Here’s a good example. Take a look at these two trees, which are very similar.
Each has a decent trunk with good character. Each has a limited number of branches from which to make a design. Yet each can be made into a nice bonsai. Our job as the artist is to “find the bonsai in the material,” as it were. As long as you have a trunk with good characteristics, I believe there’s a bonsai to be had.
Let’s look in detail at the second tree (the first was featured in a recent post). You may not be able to tell from the photo above, but the leader did not bud out. So my first step is to chop off the dead stub in order to begin the work on the tapering transition in the apex. Here’s the rough cut.
I then used my knob cutters, followed by a carving knife. This is all that’s needed for now.
Now for the critical part, the design. As I noted above, I certainly don’t have that ideal set of branches for your standard left branch-right branch-back branch spiral staircase design. But that’s okay. I can actually come up with a different design concept for this tree, and by doing so make a unique bonsai out of it. In this case, my plan is to end up with a tree that features up-sweeping branches – a very typical form for a deciduous tree.
The final step for today was to place the tree into a pot suited to its character and style. This Bryon Myrick rectangle was just the ticket. If you use your imagination and strain just a bit, I think you can see the future form of this bonsai. I was able to take the less-than-ideal branches the tree gave me and make something of them.
And what about that first tree above? Well, here’s how that design ended up. Even though the two trees, as raw material, had very similar trunks, the designs ended up nothing alike. Both will make fine bonsai … but very different bonsai.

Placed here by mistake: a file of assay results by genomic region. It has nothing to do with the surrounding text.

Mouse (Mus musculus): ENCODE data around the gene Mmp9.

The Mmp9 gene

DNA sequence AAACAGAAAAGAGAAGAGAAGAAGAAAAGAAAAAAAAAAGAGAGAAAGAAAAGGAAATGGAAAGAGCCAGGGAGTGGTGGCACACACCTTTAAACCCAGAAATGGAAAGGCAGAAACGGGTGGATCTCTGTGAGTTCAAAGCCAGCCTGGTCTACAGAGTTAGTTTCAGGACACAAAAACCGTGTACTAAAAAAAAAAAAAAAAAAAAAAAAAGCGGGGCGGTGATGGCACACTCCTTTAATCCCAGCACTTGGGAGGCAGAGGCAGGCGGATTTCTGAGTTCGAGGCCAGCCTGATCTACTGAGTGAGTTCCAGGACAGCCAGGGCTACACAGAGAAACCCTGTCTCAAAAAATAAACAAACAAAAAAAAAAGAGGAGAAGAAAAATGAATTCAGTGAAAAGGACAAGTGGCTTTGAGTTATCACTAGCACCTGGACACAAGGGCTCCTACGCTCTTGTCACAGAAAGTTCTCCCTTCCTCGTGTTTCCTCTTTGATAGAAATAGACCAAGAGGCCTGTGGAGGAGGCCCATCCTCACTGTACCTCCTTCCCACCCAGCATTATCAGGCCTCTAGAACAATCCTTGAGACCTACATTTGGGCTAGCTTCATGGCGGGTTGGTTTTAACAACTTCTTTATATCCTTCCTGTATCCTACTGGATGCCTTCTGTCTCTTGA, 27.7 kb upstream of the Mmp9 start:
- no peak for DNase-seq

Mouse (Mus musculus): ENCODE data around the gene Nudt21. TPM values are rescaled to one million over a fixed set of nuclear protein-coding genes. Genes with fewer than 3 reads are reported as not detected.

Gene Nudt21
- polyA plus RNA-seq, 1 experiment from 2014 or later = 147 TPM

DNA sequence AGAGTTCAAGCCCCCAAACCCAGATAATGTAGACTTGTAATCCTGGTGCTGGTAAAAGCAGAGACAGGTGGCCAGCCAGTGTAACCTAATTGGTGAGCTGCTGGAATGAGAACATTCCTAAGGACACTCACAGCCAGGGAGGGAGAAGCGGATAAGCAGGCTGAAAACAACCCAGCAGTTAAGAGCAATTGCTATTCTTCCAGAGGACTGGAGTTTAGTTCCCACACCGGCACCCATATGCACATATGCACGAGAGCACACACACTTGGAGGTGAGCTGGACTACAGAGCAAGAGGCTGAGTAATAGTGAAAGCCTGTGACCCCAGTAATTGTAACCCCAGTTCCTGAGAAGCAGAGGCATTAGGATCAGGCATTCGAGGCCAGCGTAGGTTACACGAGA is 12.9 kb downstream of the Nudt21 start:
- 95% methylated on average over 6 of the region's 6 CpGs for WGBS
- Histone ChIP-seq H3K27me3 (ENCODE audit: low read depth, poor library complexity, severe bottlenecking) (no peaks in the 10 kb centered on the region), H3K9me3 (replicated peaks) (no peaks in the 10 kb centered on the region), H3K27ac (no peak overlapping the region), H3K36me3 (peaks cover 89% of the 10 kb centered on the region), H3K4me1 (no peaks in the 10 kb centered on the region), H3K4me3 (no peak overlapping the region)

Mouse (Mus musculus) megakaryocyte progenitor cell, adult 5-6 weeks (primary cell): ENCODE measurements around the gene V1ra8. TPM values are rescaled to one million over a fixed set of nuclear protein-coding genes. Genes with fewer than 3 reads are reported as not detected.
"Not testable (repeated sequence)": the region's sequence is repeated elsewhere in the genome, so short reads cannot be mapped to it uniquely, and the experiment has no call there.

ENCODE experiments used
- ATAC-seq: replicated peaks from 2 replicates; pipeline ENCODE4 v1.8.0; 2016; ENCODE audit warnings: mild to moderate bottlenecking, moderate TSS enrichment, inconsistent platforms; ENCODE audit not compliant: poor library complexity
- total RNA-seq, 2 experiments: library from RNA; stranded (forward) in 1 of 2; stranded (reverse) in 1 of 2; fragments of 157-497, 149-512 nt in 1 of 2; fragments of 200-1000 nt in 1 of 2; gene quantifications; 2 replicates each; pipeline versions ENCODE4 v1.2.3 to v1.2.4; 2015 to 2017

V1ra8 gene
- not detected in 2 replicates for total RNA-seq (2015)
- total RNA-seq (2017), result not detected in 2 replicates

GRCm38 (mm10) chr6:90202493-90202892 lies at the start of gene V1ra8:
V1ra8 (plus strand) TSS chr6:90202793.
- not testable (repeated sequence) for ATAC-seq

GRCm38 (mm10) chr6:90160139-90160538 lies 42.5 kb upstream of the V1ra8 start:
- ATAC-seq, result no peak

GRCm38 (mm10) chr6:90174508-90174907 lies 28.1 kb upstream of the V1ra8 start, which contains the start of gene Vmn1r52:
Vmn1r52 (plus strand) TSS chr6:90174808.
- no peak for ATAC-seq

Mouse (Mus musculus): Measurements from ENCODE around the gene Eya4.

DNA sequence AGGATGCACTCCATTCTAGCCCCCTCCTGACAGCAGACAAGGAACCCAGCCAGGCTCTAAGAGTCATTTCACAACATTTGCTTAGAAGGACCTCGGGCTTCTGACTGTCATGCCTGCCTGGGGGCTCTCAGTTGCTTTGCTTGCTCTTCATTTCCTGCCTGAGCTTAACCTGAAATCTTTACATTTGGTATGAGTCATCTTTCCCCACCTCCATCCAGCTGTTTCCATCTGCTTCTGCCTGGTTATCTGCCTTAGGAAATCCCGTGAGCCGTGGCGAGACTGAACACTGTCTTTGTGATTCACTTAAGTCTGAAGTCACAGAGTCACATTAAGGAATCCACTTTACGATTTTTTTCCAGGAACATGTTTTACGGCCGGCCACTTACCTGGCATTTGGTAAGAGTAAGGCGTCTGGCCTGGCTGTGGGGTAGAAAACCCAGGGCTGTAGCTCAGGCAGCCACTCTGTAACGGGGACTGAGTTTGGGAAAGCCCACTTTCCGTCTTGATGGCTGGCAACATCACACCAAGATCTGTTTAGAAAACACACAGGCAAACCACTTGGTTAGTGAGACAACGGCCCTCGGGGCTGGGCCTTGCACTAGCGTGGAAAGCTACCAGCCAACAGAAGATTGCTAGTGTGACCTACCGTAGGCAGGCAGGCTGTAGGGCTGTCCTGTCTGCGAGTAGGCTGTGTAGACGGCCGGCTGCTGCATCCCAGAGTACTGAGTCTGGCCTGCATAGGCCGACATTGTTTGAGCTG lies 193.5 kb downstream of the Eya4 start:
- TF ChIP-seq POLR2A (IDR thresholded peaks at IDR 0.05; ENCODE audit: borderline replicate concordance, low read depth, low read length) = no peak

Also take note of the sizes of the pots relative to the trees themselves. The first one is larger than the second. This is going to reflect a broader mass for the tree, which will be in keeping with how the branches are designed. The second tree will give an impression of greater height, and the silhouette will be maintained less-broad accordingly.
I’d love to hear what you think of these trees. Leave me a comment below.
I collected these Cedar elms with the idea in mind of making a forest planting with them. I had two pots of them, and figured on being able to make a five-tree forest. Ultimately I decided they were better suited to making two three-tree groups. So I ended up with this composition as one of those bonsai-to-be.
All this is is the basic composition of the bonsai. What does that mean? With group plantings, the selection and placement of trees is extremely important. Spacing, trunk movement, trunk height, location of foliage, all of these factors go into making a believable forest. And when you’re working with only a few trees, each one becomes that much more important.
The first stage of making a bonsai out of these trees was completed with the planting itself. I could have wired the trees in advance of potting them up, but I knew their locations in the pot would dictate, at least in part, where the branches ended up going (and which branches I utilized). So I didn’t worry about any detailed styling at this point.
The next step came not too long after the one above. With a first round of wiring, the forest begins to come into focus. Now they’re not just trees with random growth. There’s planning that will lead to a naturalistic appearance.